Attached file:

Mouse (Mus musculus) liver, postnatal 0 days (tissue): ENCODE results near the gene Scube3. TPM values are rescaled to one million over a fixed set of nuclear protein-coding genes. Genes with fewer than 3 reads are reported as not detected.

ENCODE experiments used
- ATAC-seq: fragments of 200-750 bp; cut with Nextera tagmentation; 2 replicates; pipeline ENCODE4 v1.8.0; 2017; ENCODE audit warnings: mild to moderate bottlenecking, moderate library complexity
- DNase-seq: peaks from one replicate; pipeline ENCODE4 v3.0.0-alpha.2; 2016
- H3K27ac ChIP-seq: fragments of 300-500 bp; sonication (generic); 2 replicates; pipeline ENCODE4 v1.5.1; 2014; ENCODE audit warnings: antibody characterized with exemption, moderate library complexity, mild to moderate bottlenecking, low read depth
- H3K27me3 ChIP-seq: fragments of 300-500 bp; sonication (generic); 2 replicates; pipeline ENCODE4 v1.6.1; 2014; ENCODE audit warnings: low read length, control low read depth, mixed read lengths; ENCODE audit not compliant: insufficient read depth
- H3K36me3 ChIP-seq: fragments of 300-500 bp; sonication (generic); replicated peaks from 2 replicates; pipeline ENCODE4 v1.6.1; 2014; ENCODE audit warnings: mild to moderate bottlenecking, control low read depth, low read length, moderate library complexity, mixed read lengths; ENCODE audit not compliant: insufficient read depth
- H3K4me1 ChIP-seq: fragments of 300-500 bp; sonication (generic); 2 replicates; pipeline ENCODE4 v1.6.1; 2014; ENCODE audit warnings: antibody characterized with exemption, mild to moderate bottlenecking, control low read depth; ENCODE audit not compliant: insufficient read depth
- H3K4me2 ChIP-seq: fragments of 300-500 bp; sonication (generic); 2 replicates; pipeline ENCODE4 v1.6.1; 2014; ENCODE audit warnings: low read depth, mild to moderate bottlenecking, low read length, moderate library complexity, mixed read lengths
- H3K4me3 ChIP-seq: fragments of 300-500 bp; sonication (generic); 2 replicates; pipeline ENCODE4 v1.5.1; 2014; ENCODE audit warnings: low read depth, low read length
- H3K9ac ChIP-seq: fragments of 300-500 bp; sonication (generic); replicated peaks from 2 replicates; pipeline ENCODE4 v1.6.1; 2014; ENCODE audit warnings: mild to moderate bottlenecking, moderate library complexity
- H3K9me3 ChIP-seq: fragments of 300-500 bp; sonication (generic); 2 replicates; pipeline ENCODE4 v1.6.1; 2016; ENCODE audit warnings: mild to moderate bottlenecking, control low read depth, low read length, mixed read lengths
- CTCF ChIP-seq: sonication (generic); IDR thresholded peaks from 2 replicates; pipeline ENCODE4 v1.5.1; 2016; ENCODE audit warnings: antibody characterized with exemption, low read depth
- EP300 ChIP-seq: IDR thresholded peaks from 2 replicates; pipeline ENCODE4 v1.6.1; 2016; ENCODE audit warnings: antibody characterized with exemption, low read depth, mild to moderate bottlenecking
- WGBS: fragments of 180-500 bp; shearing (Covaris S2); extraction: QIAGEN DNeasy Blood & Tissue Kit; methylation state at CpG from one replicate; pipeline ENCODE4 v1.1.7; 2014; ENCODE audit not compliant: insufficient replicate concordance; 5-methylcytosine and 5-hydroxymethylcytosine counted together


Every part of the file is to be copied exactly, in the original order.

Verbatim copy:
Mouse (Mus musculus) liver, postnatal 0 days (tissue): ENCODE results near the gene Scube3. TPM values are rescaled to one million over a fixed set of nuclear protein-coding genes. Genes with fewer than 3 reads are reported as not detected.

ENCODE experiments used
- ATAC-seq: fragments of 200-750 bp; cut with Nextera tagmentation; 2 replicates; pipeline ENCODE4 v1.8.0; 2017; ENCODE audit warnings: mild to moderate bottlenecking, moderate library complexity
- DNase-seq: peaks from one replicate; pipeline ENCODE4 v3.0.0-alpha.2; 2016
- H3K27ac ChIP-seq: fragments of 300-500 bp; sonication (generic); 2 replicates; pipeline ENCODE4 v1.5.1; 2014; ENCODE audit warnings: antibody characterized with exemption, moderate library complexity, mild to moderate bottlenecking, low read depth
- H3K27me3 ChIP-seq: fragments of 300-500 bp; sonication (generic); 2 replicates; pipeline ENCODE4 v1.6.1; 2014; ENCODE audit warnings: low read length, control low read depth, mixed read lengths; ENCODE audit not compliant: insufficient read depth
- H3K36me3 ChIP-seq: fragments of 300-500 bp; sonication (generic); replicated peaks from 2 replicates; pipeline ENCODE4 v1.6.1; 2014; ENCODE audit warnings: mild to moderate bottlenecking, control low read depth, low read length, moderate library complexity, mixed read lengths; ENCODE audit not compliant: insufficient read depth
- H3K4me1 ChIP-seq: fragments of 300-500 bp; sonication (generic); 2 replicates; pipeline ENCODE4 v1.6.1; 2014; ENCODE audit warnings: antibody characterized with exemption, mild to moderate bottlenecking, control low read depth; ENCODE audit not compliant: insufficient read depth
- H3K4me2 ChIP-seq: fragments of 300-500 bp; sonication (generic); 2 replicates; pipeline ENCODE4 v1.6.1; 2014; ENCODE audit warnings: low read depth, mild to moderate bottlenecking, low read length, moderate library complexity, mixed read lengths
- H3K4me3 ChIP-seq: fragments of 300-500 bp; sonication (generic); 2 replicates; pipeline ENCODE4 v1.5.1; 2014; ENCODE audit warnings: low read depth, low read length
- H3K9ac ChIP-seq: fragments of 300-500 bp; sonication (generic); replicated peaks from 2 replicates; pipeline ENCODE4 v1.6.1; 2014; ENCODE audit warnings: mild to moderate bottlenecking, moderate library complexity
- H3K9me3 ChIP-seq: fragments of 300-500 bp; sonication (generic); 2 replicates; pipeline ENCODE4 v1.6.1; 2016; ENCODE audit warnings: mild to moderate bottlenecking, control low read depth, low read length, mixed read lengths
- CTCF ChIP-seq: sonication (generic); IDR thresholded peaks from 2 replicates; pipeline ENCODE4 v1.5.1; 2016; ENCODE audit warnings: antibody characterized with exemption, low read depth
- EP300 ChIP-seq: IDR thresholded peaks from 2 replicates; pipeline ENCODE4 v1.6.1; 2016; ENCODE audit warnings: antibody characterized with exemption, low read depth, mild to moderate bottlenecking
- WGBS: fragments of 180-500 bp; shearing (Covaris S2); extraction: QIAGEN DNeasy Blood & Tissue Kit; methylation state at CpG from one replicate; pipeline ENCODE4 v1.1.7; 2014; ENCODE audit not compliant: insufficient replicate concordance; 5-methylcytosine and 5-hydroxymethylcytosine counted together